Expo News, Whisky News


We don’t want to tease you with what’s coming, but the WOW staff just can’t resist sharing some tantalizing previews to get your taste buds in the mood.

For the past many Expos, resourceful Diageo has been bringing its diverse collection of brands to cater to the exploratory and savory needs of whisky lovers of alltypes and levels–from the frontier Bulleit bourbon and well-rounded Canadian Crown Royal, to the all-embracing Classic Malts lineup. The Classic Malts booth at the Expo has always been a one-stop shop for all things single malts, offering a complete virtual tour of Scotland, while enchanting with a full range of whisky flavor profiles: Dalwhinnie, Talisker, Cragganmore, Oban, Lagavulin, Glenkinchie, and other ineffable but heart- (and stomach-) warming names. We welcome Diageo to our Austin show, and look forward to new precious findings from the constantly aggrandizing Classic Malts range. 
Every autumn, Diageo presents the Special Releases series to embrace some exceedingly rare, and therefore, sought-after single malts from the dwindling stocks of long-silent distilleries alongside expressions from familiar and less familiar working distilleries. While they probably won’t be available by WoW Austin, we hope to see and sip some of them at WoW San Francisco 2013. Thinking ahead: the iconic Lagavulin 21 will not disappoint those who have sampled from the previous highly-regarded bottlings, and will be a delight for those who haven’t tried it before. An ‘unpeated’ Caol Ila from ex-bodega European Oak will be fascinating. We are particularly excited about the Talisker 35–year-old—the oldest they have ever released from this celebrated distillery. 
Our ardent supporter, and famous producer of the ubiquitous Glenmorangie and Ardbeg, Moët Hennessy, will be there to share the thrill of the first WoW Austin.They will bring seven different expressions of Glenmorangie, including the brand new Signet, made with a heavy roasted ‘chocolate’ malt (this refers to the color, no Godiva has been harmed in the making of this malt), matured for 10 years in a combination of former-bourbon and new oak casks, blended with other Glenmorangie whiskies, some up to 35 years old. Dr. Bill Lumsden, whose name has become synonymous with creativity in this nothing-comes-as-a-surprise whisky world, will be there to conduct the tasting. In addition to the never-ending experimental releases of Glenmorangie, recently Bill and his team emanated a space-maturation experiment (“space” isn’t the name of the cask) with Ardbeg new make used as an astronaut. We’ll hold-off on the details here; the only thing we know is that they’ll be testing the possible effects of normal gravity on earth versus microgravity in space on maturation. Getting a little complicated, isn’t it? Ask Bill, as they say.
Beam Global will dazzle WoW Austin with samples from their embracive whisky-planetary (not yet recovered from the “space-maturation” news) portfolio, including good ol’ Laphroaig, parochial Knob Creek (and new Knob Creek Rye), Maker’s Mark 46, and the Irish Kilbeggan. We’ll stop for a second to make a quick introduction of the latter, as we do appreciate Irish whisky as a special category, enjoying unique distillation and blending methods. Distilled by the formerly independent and Irish-owned-and-run Cooley Distillery,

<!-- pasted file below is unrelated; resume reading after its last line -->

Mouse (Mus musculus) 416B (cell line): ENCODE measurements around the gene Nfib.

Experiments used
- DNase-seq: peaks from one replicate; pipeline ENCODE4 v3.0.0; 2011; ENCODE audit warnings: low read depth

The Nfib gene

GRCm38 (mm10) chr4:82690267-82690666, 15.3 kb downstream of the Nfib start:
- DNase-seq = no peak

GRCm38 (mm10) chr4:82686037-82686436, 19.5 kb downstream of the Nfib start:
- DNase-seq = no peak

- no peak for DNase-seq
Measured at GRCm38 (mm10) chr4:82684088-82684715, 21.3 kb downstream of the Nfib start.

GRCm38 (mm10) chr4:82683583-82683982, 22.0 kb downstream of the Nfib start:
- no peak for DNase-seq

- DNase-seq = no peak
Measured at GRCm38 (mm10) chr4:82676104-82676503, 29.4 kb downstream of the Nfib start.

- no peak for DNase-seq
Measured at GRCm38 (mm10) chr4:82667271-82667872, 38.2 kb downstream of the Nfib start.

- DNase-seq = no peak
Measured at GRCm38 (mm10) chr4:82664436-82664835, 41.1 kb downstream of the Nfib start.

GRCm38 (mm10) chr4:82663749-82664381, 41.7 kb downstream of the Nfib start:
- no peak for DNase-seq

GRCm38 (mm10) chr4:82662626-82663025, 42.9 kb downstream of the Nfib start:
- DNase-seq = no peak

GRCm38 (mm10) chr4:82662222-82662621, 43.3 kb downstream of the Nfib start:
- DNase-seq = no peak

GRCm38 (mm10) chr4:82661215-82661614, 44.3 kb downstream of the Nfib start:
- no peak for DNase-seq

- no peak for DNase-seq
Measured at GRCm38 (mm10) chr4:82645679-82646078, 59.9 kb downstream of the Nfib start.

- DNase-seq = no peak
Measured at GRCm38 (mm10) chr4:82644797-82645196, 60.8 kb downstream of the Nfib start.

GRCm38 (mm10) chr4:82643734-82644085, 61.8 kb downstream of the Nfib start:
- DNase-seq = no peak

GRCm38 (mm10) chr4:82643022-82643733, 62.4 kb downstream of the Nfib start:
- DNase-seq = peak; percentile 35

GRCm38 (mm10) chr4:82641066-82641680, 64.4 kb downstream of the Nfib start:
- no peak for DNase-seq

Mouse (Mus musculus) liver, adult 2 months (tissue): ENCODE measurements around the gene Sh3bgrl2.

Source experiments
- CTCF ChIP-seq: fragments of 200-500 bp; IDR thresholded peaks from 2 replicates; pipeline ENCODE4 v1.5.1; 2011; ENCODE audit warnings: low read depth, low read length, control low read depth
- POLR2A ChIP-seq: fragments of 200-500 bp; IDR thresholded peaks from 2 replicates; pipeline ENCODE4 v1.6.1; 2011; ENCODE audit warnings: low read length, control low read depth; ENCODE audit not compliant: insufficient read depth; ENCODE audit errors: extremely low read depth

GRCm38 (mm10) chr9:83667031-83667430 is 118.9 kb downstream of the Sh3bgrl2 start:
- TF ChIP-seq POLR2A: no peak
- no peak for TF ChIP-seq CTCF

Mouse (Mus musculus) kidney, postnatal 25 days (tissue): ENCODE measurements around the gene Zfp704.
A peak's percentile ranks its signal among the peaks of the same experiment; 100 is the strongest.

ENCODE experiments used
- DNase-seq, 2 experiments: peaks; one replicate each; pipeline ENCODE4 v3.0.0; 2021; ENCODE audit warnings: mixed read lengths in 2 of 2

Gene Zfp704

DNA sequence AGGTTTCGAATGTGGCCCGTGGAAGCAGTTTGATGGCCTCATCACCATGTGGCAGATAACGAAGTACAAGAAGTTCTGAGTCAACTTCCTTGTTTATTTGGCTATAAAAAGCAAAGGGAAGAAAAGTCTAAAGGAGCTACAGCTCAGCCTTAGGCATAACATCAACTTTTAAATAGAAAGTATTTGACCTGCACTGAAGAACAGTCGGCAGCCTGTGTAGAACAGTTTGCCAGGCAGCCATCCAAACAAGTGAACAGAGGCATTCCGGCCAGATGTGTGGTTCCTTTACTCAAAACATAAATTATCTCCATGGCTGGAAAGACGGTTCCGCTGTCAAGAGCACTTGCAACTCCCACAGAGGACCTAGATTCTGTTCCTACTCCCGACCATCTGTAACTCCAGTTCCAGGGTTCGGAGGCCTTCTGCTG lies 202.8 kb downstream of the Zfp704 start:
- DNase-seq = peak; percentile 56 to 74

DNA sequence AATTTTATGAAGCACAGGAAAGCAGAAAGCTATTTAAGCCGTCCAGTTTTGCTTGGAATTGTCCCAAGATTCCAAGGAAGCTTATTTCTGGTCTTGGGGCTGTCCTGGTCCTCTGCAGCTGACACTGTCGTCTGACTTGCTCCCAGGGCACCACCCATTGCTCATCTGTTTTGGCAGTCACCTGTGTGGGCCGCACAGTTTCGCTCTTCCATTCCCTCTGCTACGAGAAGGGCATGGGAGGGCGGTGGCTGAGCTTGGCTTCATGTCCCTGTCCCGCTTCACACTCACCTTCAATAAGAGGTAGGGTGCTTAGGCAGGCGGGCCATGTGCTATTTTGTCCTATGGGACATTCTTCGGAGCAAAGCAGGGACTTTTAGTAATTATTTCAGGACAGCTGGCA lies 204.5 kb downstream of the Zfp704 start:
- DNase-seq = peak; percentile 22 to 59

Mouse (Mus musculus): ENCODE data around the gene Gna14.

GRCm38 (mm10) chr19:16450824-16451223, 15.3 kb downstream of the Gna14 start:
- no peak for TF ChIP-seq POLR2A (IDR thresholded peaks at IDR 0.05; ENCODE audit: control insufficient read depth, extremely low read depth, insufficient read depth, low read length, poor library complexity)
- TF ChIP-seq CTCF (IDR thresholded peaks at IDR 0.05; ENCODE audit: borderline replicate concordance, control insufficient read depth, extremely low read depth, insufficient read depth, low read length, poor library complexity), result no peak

Kilbeggan blend is a mix of Cooley’s Greenore, a single grain (corn) whiskey, and Tyrconnell, the company’s signature malt whiskey.
When put together, the Greenore and Tyrconnell seem to really complement each other well and the result is Kilbeggan, a delightful and extremely approachable real Irish whiskey. When sampling the palatable redhead, you may start hearing why Irish whiskey once used to be the widest consumed whisky in the world. 

On to the local front of ardent drinks: some of you have probably heard of Balcones Distillery, and their Baby Blue, which is not only Texas’ first whisky since the Prohibition, but—as far we know—the only blue corn whisky made anywhere. It pays homage to the American whisky tradition, while adding something new and innovative. Balcones owner Chip Tate built his distillery system from scratch with his two-person crew in an old warehouse in the shadow of the 17th Street railroad bridge. Tate has been a dedicated home brewer for 18 years and has spent the past several years learning the science behind good distillation, including an apprenticeship in Scotland. But Texas is his inspiration and his target market. “We’re using very traditional methods to distill this stuff,” he said. “But we’re very 
proud to be a Texas distillery. This is what it makes sense to do. Why shouldn’t there be a whiskey that’s good with barbecue?”

Why not, indeed!
At the Expo, sample the differentiable whisky by Balcones, including the latest release, Brimstone, claiming purification through fire, a Texas oak fire, that is. 
Rather than using Scottish peat smoke, this one-of-a-kind whisky is smoked with sun-baked Texas scrub oak using a secret process. Attend Chip’s hands-on masterclass aimed at helping whisky enthusiasts understand the spirit they love. He’ll focus on a handful of key aromas and discuss their origins in the whiskey-making process. Where do the fruity aromas come from? Coconut aromas? Solvent smells? Now you know.